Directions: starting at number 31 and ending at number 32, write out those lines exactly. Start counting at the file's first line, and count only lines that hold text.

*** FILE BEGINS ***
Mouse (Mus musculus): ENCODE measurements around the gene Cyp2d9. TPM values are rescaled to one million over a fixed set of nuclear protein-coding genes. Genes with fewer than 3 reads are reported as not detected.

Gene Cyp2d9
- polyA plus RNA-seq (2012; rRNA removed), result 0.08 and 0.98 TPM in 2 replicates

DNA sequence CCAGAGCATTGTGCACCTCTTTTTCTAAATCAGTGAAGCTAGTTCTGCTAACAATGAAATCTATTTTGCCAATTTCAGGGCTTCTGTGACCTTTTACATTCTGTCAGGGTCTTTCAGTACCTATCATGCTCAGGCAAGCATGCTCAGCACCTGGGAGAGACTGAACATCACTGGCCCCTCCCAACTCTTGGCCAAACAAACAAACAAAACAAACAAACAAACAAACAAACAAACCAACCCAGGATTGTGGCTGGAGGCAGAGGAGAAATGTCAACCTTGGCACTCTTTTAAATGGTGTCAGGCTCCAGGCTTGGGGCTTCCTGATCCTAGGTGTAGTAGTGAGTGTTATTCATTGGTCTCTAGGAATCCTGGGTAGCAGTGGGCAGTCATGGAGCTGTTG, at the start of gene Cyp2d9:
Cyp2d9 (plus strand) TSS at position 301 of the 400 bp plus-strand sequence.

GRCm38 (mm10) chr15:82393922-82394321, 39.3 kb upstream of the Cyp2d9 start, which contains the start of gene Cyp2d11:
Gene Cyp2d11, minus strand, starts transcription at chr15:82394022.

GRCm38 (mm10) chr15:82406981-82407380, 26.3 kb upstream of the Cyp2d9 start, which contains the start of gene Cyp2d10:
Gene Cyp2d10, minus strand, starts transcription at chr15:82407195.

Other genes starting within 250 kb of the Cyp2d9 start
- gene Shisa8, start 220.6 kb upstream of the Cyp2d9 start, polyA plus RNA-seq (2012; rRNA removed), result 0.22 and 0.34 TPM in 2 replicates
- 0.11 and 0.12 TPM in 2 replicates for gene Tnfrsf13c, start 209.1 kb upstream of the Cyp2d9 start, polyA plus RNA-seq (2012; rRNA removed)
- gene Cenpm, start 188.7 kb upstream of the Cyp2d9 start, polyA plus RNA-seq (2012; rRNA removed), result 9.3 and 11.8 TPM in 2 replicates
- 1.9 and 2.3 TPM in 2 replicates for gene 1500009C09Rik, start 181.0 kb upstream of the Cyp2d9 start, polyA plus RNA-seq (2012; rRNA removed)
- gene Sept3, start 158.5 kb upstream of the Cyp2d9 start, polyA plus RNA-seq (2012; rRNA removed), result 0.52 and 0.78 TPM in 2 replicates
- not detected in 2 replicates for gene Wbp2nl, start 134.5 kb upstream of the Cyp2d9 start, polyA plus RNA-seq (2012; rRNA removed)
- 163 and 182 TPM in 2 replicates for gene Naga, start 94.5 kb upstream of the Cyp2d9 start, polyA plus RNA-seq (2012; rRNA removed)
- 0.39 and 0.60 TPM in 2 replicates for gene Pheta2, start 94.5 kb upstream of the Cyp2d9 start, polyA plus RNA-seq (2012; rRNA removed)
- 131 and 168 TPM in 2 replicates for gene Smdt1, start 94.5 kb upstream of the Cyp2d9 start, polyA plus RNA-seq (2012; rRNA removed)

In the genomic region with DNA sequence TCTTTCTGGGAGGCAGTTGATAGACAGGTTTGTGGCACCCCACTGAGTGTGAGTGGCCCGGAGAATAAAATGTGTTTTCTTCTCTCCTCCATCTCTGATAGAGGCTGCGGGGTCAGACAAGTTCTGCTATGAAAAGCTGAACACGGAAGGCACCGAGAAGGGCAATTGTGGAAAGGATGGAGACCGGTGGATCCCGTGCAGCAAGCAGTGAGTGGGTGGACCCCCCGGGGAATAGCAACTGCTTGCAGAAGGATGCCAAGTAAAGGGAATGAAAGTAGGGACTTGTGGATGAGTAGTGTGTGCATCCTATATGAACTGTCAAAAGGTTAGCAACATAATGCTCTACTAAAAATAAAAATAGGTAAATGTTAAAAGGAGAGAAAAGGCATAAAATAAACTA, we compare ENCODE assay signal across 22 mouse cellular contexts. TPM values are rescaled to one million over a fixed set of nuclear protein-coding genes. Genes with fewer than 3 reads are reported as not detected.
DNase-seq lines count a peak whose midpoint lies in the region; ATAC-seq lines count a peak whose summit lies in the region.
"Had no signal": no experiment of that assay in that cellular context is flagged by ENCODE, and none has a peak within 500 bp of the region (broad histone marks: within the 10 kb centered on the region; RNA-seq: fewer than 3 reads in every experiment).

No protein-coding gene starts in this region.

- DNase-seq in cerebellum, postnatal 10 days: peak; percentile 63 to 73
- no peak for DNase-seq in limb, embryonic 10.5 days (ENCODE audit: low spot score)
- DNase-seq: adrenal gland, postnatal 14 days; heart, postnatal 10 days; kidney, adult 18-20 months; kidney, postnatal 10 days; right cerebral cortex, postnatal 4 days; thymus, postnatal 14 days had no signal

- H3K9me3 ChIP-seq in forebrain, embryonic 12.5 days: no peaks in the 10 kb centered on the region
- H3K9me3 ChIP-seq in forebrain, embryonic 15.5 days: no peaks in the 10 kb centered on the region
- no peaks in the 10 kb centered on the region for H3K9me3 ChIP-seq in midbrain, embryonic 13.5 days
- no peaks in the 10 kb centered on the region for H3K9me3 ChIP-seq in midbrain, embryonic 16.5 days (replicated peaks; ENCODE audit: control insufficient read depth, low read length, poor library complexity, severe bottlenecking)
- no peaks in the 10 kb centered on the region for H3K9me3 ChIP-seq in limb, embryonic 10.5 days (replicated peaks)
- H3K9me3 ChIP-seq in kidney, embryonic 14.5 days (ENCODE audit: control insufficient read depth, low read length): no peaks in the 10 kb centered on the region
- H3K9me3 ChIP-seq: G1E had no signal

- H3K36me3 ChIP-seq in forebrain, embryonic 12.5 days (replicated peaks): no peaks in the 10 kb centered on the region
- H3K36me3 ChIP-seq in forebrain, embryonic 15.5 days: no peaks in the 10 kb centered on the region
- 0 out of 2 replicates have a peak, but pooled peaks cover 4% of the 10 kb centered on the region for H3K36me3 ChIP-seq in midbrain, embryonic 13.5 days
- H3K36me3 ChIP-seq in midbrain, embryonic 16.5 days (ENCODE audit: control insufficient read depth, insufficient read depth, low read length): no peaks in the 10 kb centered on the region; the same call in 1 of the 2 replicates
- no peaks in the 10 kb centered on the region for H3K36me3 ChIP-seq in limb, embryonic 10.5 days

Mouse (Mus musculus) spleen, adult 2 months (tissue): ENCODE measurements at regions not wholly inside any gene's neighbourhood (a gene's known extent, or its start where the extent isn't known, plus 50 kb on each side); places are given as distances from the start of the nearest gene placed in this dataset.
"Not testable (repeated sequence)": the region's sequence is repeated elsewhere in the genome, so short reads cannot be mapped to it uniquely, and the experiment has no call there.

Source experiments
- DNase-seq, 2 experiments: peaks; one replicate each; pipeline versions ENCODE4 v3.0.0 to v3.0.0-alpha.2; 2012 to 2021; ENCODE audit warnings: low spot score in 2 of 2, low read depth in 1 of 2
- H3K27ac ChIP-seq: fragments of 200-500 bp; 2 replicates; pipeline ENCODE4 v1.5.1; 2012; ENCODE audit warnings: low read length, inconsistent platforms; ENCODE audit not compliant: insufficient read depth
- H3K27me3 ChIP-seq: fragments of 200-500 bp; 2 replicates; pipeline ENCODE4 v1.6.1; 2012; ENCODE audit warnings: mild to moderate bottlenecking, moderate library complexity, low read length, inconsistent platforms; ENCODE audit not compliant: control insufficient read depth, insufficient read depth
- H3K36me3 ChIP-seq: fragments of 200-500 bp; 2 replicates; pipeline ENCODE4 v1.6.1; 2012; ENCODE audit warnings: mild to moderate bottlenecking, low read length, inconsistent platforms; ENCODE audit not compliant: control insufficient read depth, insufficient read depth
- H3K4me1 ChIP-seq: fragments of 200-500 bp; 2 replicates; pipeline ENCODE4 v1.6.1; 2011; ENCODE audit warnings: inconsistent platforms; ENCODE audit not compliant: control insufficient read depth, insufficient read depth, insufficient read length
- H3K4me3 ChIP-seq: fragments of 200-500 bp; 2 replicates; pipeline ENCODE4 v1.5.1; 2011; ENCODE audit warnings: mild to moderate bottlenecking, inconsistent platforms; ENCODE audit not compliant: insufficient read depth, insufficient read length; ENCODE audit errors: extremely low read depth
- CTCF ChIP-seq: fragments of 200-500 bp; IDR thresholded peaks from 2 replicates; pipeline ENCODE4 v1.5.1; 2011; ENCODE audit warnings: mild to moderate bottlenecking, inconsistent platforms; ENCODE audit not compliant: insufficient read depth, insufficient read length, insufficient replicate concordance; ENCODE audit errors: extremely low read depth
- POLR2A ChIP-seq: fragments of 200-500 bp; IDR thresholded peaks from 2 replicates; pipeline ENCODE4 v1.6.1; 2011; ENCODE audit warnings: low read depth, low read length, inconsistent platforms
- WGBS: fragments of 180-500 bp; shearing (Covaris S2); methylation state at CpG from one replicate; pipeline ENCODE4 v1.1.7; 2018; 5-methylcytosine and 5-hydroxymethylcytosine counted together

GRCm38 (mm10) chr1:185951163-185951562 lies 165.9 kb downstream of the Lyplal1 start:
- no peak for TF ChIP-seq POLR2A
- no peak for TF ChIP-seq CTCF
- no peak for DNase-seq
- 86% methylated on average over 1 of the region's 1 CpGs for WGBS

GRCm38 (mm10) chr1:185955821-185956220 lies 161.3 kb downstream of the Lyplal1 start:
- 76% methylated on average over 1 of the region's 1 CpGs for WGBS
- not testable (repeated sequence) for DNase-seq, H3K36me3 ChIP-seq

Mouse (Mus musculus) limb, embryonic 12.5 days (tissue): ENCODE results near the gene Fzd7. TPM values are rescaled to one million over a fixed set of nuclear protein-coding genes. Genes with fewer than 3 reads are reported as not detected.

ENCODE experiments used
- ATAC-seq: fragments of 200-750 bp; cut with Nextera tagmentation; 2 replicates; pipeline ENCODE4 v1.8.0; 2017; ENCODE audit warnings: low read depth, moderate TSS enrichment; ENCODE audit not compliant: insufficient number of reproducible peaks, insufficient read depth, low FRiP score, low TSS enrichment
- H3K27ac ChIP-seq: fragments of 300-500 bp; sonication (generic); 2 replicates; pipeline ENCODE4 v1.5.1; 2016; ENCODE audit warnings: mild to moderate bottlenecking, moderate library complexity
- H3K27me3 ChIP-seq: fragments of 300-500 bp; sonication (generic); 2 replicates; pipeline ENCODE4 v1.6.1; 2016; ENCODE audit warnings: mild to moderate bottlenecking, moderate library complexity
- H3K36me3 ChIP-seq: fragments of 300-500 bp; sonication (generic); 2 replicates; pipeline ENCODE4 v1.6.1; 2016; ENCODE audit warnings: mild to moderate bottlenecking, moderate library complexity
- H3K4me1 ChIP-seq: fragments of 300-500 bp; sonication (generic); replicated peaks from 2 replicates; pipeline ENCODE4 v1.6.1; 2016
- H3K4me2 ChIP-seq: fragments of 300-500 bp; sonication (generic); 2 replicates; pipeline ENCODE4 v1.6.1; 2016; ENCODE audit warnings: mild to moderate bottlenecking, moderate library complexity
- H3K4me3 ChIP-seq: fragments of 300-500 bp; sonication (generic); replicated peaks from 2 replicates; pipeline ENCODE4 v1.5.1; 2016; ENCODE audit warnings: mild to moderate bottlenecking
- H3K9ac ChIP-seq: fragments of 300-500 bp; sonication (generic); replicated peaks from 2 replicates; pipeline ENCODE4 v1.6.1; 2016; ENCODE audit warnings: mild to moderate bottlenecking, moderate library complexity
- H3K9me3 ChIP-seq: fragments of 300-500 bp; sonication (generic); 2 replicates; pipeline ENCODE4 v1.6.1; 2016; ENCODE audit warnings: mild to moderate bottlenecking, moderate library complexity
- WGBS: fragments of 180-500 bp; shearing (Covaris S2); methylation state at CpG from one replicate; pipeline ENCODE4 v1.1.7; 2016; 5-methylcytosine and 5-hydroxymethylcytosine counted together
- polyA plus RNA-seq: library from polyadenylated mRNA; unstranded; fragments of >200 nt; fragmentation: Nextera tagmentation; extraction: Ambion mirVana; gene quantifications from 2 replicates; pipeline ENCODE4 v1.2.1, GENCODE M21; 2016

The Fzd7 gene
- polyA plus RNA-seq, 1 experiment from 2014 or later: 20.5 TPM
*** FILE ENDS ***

- no peaks in the 10 kb centered on the region for H3K9me3 ChIP-seq in limb, embryonic 10.5 days (replicated peaks)
- H3K9me3 ChIP-seq in kidney, embryonic 14.5 days (ENCODE audit: control insufficient read depth, low read length): no peaks in the 10 kb centered on the region